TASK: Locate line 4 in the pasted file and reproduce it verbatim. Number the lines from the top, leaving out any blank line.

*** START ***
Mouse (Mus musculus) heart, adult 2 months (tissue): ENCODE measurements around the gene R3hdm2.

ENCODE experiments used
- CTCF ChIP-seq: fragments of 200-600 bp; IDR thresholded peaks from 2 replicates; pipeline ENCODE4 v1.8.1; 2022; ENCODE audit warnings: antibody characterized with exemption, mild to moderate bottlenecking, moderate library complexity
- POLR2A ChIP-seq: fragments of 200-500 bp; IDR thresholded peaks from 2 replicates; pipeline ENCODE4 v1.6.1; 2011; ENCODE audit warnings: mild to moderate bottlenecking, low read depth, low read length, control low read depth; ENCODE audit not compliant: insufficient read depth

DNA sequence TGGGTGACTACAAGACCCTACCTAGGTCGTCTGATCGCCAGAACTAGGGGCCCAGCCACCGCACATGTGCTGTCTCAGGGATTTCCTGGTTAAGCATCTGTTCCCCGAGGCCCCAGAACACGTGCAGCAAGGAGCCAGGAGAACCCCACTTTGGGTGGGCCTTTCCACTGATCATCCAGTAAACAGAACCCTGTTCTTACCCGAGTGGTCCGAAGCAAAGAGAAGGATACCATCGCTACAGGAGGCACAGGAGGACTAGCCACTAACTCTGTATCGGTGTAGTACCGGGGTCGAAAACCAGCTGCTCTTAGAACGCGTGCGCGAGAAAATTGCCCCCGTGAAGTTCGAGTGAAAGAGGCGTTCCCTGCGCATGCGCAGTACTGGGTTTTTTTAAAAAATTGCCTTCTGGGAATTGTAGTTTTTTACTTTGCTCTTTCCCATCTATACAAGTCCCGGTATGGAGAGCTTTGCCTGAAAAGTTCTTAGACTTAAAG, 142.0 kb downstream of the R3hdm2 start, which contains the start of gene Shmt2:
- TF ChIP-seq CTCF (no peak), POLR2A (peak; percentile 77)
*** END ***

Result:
- POLR2A ChIP-seq: fragments of 200-500 bp; IDR thresholded peaks from 2 replicates; pipeline ENCODE4 v1.6.1; 2011; ENCODE audit warnings: mild to moderate bottlenecking, low read depth, low read length, control low read depth; ENCODE audit not compliant: insufficient read depth